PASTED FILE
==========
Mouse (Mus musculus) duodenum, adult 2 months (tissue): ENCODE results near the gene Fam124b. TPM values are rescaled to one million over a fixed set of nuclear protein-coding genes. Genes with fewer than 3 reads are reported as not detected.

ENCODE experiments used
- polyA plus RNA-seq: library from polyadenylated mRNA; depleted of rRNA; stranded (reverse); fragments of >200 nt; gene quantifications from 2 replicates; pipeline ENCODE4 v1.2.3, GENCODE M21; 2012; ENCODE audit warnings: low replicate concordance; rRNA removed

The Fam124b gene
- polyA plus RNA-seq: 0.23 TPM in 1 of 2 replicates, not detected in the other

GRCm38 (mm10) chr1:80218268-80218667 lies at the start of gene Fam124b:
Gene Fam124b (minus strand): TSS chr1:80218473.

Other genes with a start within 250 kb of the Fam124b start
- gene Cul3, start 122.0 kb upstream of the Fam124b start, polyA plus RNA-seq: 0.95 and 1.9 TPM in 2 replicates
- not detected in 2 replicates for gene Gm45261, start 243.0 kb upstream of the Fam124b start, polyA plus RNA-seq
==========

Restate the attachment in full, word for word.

Mouse (Mus musculus) duodenum, adult 2 months (tissue): ENCODE results near the gene Fam124b. TPM values are rescaled to one million over a fixed set of nuclear protein-coding genes. Genes with fewer than 3 reads are reported as not detected.

ENCODE experiments used
- polyA plus RNA-seq: library from polyadenylated mRNA; depleted of rRNA; stranded (reverse); fragments of >200 nt; gene quantifications from 2 replicates; pipeline ENCODE4 v1.2.3, GENCODE M21; 2012; ENCODE audit warnings: low replicate concordance; rRNA removed

The Fam124b gene
- polyA plus RNA-seq: 0.23 TPM in 1 of 2 replicates, not detected in the other

GRCm38 (mm10) chr1:80218268-80218667 lies at the start of gene Fam124b:
Gene Fam124b (minus strand): TSS chr1:80218473.

Other genes with a start within 250 kb of the Fam124b start
- gene Cul3, start 122.0 kb upstream of the Fam124b start, polyA plus RNA-seq: 0.95 and 1.9 TPM in 2 replicates
- not detected in 2 replicates for gene Gm45261, start 243.0 kb upstream of the Fam124b start, polyA plus RNA-seq